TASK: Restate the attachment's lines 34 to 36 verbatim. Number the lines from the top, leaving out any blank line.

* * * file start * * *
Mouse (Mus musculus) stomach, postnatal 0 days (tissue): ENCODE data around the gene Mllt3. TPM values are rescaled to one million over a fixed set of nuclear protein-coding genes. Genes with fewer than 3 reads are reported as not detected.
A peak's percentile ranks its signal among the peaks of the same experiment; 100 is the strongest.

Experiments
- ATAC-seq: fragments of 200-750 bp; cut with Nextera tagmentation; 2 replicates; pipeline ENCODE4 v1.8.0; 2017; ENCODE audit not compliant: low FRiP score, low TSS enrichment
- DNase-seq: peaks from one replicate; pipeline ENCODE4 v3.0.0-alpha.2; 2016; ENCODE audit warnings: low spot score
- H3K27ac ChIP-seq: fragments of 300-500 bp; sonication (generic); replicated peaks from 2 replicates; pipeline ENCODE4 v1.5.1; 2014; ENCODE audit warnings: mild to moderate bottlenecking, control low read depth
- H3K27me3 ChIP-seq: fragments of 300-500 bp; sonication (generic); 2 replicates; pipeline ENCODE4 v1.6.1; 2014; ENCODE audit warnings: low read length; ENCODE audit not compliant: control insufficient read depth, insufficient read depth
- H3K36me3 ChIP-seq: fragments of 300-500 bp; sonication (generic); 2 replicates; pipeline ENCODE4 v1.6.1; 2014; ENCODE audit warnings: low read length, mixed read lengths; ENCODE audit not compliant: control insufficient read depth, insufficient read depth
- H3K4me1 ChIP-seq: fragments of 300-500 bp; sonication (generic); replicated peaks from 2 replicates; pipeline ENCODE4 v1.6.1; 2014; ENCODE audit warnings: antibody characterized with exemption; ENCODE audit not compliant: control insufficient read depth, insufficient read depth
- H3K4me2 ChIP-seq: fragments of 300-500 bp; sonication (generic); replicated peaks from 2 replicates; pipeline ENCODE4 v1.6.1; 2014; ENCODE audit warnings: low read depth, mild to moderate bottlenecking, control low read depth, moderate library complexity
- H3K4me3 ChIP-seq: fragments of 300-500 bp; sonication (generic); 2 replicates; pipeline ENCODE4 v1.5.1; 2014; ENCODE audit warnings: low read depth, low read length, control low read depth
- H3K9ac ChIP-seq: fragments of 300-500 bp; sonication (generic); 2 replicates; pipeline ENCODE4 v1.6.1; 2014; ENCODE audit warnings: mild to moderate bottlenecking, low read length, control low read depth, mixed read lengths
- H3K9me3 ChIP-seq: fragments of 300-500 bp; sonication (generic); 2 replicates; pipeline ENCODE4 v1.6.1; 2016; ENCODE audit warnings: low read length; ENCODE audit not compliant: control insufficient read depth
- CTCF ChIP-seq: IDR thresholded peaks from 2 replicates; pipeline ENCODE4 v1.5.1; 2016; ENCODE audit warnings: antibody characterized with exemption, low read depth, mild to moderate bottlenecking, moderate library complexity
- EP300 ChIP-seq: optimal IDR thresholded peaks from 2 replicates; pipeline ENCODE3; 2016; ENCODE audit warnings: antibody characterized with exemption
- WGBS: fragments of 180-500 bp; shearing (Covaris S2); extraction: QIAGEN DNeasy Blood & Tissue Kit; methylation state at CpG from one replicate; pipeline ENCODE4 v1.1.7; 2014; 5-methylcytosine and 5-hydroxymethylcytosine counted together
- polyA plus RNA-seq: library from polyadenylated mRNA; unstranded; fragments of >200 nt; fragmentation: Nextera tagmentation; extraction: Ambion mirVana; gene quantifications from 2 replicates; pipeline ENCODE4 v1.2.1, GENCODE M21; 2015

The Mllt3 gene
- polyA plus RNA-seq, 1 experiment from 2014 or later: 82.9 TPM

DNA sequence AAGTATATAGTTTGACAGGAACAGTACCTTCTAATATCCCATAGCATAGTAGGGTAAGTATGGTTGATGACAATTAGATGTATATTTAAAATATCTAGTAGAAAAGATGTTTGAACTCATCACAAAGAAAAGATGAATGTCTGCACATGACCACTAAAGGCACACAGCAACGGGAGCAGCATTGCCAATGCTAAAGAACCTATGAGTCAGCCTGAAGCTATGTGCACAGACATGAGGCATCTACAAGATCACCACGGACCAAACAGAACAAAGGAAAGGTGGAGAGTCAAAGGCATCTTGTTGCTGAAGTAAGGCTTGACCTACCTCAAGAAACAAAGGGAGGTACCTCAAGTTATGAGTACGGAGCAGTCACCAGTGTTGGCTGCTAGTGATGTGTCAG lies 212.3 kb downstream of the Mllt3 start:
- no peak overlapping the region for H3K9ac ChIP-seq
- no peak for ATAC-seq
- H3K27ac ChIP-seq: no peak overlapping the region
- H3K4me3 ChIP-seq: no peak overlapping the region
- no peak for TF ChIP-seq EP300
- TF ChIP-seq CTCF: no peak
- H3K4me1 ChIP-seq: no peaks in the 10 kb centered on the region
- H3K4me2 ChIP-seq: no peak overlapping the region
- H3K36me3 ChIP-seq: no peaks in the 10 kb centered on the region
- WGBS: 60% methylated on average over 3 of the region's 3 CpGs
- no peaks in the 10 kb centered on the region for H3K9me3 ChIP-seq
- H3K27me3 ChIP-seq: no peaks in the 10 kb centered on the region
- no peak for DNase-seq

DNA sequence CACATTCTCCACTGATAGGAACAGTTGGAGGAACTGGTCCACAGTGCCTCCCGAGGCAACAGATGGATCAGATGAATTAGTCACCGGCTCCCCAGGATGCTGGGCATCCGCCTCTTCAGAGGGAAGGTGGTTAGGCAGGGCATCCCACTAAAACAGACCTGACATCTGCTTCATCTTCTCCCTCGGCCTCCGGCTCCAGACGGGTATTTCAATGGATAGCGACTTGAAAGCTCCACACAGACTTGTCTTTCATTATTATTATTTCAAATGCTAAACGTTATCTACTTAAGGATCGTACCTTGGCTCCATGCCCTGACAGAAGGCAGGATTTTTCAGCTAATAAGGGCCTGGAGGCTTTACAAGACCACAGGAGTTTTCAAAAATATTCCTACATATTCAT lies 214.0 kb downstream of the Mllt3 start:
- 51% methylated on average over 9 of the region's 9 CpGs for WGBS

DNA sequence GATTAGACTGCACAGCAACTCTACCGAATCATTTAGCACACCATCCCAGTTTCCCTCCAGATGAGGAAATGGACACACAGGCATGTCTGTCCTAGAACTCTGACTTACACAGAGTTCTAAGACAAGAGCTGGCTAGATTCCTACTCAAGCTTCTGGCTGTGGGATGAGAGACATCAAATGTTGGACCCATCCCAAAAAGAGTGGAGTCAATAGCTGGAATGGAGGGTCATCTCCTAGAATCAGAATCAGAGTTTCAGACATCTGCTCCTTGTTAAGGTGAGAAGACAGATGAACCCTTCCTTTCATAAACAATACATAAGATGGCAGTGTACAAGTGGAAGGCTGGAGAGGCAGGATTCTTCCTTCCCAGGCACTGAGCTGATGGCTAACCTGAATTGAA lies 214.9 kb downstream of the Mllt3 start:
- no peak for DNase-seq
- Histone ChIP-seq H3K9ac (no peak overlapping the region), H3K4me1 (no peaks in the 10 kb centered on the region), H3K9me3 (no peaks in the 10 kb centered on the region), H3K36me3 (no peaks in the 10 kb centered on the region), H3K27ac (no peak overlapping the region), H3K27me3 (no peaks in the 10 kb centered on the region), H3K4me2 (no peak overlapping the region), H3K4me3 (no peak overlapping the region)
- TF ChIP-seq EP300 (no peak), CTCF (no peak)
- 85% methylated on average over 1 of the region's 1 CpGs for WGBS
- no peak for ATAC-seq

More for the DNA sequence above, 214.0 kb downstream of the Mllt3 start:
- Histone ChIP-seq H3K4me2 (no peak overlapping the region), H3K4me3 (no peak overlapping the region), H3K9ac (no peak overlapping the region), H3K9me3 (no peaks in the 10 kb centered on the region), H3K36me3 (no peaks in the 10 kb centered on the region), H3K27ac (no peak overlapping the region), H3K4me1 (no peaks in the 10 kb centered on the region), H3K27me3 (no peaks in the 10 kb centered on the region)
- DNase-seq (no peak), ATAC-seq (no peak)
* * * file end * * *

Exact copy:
DNA sequence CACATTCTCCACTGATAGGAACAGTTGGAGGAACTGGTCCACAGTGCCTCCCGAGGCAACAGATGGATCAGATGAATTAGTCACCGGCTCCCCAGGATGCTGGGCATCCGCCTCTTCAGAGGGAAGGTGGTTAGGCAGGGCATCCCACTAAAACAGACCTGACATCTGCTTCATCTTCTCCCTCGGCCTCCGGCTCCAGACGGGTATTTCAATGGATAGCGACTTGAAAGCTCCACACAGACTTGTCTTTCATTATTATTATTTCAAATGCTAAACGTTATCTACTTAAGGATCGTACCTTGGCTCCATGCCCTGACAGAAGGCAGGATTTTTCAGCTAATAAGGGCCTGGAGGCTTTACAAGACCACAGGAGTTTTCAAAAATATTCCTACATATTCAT lies 214.0 kb downstream of the Mllt3 start:
- 51% methylated on average over 9 of the region's 9 CpGs for WGBS

DNA sequence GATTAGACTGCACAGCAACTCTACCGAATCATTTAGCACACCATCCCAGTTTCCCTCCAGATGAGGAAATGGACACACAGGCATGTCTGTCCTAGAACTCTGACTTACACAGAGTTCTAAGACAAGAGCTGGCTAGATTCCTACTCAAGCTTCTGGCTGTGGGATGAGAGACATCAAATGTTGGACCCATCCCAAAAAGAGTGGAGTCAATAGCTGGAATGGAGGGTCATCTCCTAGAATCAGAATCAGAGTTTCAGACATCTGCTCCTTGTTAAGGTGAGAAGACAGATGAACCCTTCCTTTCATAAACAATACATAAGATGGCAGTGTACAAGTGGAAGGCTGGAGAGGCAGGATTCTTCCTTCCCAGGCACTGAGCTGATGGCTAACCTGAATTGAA lies 214.9 kb downstream of the Mllt3 start: